The Time Of Mummers


By ancient tradition their most important time to appear is at Samhain. This is still the main time in Scotland. In parts of Scotland and through North West Ireland these people are dressed entirely in straw costumes with straw helmets without masks and theatrical costumes and props. This is also still true of some South West England Mummers too. The straw costumes must go way back to the original sacred site rituals.


In Co. Sligo, Co. Leitrim and Co. Mayo in Ireland, Straw Boy troupes exist to either lead couples into their first dance at weddings and even lead them from the dance to their honeymoon threshold. This is a ritual of fertility and so connected with the Mumming rituals and fire dances.


In Scotland, there is still a ritual of local folks spending all night outside a wedding couple’s first night together and making a mischievous noise. I suspect this tradition started with Straw Boys staying all night outside for the couple’s first night reciting some kind of fertility chant.


However, I am writing this for you now, because, generally, the time of Mummer’s Plays have now become strongest during the time of Yule, the time of Winter Solstice. Thinking of what the origin rituals behind the Mummer’s Plays it really does not make sense, yet it does seem to provide more value and more of a spirit of celebration of this time, especially compared to lining up on Christmas Eve for last minute store sales.


Mummer’s players have extended their ritual, though, to now include Plough Monday, in early January, Imbolc, Easter, May Day (Beltaine), Midsummer, Lammas, Harvest Home, and then back to Samhain. They do not seem to bother with Equinox, which is a relief, except maybe the “Pace Egg Players”, more commonly known as the “Jolly Boys”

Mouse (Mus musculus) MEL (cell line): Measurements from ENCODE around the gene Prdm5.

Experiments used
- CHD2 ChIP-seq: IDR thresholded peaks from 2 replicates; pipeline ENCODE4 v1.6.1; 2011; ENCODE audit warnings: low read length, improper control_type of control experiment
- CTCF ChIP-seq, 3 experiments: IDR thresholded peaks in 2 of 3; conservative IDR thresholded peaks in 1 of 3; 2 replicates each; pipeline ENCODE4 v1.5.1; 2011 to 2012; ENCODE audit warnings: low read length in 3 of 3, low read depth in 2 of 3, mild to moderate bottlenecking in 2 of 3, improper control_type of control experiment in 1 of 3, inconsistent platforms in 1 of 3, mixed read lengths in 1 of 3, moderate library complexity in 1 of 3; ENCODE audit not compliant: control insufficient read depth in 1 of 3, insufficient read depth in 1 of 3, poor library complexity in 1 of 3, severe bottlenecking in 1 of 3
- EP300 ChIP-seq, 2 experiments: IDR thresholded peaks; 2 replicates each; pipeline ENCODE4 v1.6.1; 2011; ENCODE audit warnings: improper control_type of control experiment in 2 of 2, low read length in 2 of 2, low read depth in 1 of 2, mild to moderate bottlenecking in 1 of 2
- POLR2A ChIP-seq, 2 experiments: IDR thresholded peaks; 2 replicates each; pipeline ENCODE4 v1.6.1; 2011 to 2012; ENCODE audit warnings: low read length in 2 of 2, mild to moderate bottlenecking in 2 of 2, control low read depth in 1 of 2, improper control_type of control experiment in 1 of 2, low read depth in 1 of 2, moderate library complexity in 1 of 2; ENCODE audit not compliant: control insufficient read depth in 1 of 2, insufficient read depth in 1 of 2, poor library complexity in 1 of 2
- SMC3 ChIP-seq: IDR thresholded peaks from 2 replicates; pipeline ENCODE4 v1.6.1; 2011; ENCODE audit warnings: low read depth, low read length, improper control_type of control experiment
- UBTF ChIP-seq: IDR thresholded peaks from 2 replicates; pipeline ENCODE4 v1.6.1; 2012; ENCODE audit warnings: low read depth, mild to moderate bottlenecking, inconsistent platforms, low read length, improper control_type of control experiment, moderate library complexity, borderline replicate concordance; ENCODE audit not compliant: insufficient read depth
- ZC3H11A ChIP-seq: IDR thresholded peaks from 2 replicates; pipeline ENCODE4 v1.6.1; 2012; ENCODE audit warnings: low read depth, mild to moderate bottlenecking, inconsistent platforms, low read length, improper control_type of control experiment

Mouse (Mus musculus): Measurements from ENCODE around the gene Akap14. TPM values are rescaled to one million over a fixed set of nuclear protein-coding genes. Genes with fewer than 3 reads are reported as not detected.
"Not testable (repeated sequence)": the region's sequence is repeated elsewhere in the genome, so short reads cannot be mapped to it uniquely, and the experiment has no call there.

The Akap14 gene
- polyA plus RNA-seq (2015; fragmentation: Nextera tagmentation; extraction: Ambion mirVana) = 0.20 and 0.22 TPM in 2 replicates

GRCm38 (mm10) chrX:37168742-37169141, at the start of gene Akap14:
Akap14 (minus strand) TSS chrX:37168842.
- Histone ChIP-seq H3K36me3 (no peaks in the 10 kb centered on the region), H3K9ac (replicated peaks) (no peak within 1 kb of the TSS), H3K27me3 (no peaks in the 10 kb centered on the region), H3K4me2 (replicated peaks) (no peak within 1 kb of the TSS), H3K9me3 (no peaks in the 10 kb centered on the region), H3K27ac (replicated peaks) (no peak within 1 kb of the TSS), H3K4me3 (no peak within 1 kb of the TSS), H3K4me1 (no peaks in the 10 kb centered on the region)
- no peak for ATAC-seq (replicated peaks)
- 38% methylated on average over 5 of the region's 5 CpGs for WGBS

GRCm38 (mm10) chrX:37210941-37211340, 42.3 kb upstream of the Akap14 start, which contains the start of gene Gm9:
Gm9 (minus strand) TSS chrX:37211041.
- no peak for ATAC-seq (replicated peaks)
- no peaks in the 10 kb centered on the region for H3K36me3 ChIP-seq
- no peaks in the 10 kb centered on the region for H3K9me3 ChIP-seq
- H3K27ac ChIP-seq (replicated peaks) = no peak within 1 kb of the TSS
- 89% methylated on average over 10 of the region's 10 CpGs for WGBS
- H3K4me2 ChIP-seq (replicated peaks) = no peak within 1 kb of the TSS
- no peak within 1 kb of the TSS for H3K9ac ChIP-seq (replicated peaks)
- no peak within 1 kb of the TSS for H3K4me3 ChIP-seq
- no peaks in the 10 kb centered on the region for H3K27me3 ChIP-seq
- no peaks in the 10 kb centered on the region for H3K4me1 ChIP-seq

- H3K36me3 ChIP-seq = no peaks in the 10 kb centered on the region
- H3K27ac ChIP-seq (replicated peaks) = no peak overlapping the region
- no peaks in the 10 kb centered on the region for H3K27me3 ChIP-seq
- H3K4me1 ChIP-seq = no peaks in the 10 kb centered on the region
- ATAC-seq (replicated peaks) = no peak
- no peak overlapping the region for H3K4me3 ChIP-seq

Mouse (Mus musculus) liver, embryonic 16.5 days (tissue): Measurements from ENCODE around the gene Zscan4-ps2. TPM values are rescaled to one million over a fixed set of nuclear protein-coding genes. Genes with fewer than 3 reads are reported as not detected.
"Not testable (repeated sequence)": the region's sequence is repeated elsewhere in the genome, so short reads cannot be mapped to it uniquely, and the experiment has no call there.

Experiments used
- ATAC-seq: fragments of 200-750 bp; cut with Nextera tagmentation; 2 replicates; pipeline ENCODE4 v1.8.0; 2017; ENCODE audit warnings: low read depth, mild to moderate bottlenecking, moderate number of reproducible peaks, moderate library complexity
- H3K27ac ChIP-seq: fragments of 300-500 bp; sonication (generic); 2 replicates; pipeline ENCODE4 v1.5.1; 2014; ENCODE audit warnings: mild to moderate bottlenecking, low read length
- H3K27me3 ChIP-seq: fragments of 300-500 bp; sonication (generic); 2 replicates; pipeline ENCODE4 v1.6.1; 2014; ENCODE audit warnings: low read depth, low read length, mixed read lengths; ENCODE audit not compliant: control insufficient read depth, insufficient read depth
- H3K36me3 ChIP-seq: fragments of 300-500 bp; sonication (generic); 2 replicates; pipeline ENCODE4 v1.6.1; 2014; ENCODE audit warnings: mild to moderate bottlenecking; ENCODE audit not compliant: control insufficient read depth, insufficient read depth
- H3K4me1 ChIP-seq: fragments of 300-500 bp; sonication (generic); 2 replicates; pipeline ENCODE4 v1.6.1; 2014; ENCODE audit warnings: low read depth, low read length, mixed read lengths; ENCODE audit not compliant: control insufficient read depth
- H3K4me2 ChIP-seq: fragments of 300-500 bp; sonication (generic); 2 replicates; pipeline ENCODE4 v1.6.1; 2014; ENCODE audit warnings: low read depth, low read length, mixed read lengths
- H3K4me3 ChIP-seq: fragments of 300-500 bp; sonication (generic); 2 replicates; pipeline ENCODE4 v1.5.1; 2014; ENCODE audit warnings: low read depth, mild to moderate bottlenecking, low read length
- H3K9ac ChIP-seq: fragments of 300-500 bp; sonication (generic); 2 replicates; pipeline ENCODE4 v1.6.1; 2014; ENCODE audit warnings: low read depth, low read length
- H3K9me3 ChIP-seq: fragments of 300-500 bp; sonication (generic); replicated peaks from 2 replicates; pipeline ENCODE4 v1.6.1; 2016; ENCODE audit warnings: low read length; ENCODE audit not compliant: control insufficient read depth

'Pace' comes from an old English word 'pasch' meaning 'Easter'. They carried decorated “Pace Eggs” as a symbol of fertility. Eggs and Easter were derived from the Saxon spring goddess Eostre, whose feast was at the vernal equinox, presumably moved there from Imbolc at some point


Pace Egg Players dress differently from Mummers. The wear animal skins and blacken their faces. Some of the character names of Pace Egg Players are Old Betsy Brownbags, Jolly Jack Tar, and Old Tosspot.


The Wassail Cup


The one introduction to the Mummer’s ritual play I love, is the Wassail Cup as it is truly a peace treaty between two cultures to become one, just like the plot of the Mummer’s Play.


When the Saxon’s brought over their tradition of Mummer’s Plays and merged them with the ancient tradition of fire rituals in Ireland they also brought a mulled wine drink with them that they had learned from the people west of the Black Sea. It was a drink of wine and herbs that warmed inside and made everyone feel good. Not only did the Saxons get excited about this drink but so did the Greeks and Romans.